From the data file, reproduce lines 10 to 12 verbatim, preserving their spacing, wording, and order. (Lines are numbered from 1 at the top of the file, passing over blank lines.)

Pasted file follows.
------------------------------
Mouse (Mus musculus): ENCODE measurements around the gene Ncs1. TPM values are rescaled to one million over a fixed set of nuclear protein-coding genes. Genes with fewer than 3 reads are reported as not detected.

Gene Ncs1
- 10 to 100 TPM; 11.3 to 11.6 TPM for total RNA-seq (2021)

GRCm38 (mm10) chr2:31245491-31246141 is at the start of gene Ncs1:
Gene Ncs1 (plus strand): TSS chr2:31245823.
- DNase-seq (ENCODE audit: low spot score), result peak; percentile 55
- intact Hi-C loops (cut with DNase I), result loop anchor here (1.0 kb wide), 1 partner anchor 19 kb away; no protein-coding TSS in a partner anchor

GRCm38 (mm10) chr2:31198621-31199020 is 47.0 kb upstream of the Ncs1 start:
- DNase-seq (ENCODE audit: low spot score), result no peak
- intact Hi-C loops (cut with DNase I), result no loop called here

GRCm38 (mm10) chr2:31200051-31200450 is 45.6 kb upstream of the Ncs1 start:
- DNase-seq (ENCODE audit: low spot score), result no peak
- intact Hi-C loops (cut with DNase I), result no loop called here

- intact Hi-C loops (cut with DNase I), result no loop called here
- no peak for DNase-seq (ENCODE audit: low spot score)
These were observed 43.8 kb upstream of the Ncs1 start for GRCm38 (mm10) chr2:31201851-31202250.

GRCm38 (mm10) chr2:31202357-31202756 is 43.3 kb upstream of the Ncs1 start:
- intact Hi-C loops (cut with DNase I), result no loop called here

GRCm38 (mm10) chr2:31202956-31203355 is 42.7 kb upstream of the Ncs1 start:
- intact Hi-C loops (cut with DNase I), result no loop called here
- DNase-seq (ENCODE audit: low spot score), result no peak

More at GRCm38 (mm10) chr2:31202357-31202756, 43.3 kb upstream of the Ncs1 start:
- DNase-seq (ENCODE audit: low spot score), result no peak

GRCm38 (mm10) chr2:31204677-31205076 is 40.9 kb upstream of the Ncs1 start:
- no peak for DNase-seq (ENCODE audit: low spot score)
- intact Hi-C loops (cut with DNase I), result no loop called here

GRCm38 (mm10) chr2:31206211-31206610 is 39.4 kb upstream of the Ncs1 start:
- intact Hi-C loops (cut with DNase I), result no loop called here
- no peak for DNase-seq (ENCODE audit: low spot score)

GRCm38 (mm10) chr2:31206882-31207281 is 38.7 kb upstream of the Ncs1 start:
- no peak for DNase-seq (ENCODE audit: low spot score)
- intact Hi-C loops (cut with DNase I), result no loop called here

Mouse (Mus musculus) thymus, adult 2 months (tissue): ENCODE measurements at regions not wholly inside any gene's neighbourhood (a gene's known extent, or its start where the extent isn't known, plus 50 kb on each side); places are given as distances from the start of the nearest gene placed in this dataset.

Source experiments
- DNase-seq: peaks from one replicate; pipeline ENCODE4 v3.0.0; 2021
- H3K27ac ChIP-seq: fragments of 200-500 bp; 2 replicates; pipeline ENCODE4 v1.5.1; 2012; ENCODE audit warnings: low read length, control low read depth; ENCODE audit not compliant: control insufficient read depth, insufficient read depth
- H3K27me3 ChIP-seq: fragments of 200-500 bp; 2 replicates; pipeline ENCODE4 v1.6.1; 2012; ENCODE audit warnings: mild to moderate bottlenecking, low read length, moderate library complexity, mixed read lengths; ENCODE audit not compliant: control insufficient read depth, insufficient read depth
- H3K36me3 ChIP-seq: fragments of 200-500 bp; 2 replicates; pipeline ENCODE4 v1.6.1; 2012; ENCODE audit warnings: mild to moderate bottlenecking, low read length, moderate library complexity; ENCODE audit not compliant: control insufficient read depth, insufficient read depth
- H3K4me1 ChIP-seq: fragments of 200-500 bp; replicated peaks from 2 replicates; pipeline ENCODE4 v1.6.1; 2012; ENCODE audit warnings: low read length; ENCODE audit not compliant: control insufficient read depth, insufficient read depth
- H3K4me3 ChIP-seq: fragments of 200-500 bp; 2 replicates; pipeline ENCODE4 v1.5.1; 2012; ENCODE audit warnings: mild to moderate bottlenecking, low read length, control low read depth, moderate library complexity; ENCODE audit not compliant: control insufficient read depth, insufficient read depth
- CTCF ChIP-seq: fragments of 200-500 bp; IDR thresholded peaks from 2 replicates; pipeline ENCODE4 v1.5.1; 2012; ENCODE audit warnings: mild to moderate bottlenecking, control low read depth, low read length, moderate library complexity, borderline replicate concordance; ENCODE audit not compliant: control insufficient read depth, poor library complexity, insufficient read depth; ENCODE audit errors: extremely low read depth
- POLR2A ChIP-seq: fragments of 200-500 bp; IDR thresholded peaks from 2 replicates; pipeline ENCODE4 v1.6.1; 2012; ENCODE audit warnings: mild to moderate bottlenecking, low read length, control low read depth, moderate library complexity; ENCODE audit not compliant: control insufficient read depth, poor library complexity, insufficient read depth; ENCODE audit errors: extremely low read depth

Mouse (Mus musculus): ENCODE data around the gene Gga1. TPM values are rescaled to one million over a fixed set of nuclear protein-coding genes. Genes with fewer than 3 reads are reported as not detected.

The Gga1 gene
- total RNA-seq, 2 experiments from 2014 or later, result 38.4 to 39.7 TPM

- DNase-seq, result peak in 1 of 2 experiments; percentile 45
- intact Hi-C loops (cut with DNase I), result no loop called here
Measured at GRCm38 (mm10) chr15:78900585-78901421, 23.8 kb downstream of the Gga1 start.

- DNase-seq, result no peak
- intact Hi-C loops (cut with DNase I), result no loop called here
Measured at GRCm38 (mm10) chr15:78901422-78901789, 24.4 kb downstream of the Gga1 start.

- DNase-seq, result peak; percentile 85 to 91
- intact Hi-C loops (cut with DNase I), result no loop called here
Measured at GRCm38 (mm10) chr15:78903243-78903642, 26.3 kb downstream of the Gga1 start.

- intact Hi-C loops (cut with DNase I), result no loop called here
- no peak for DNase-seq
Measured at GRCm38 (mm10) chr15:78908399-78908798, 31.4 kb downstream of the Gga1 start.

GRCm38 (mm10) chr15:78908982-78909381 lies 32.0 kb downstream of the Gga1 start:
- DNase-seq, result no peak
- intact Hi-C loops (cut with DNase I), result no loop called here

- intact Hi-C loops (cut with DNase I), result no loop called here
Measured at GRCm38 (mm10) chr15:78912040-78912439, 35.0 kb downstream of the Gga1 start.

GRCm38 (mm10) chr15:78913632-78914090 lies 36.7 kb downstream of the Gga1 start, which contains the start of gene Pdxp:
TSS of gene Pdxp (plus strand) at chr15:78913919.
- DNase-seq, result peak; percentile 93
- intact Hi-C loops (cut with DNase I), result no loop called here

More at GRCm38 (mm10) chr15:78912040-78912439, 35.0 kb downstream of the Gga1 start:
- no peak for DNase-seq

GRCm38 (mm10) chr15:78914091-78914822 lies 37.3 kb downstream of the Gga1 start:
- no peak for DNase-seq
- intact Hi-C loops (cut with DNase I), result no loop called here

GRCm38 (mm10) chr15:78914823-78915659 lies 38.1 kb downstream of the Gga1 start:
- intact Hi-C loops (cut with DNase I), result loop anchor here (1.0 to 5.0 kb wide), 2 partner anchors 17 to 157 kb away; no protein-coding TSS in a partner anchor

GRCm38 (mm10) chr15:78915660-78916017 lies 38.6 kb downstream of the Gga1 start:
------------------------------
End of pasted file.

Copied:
- intact Hi-C loops (cut with DNase I), result no loop called here

GRCm38 (mm10) chr2:31200051-31200450 is 45.6 kb upstream of the Ncs1 start:
- DNase-seq (ENCODE audit: low spot score), result no peak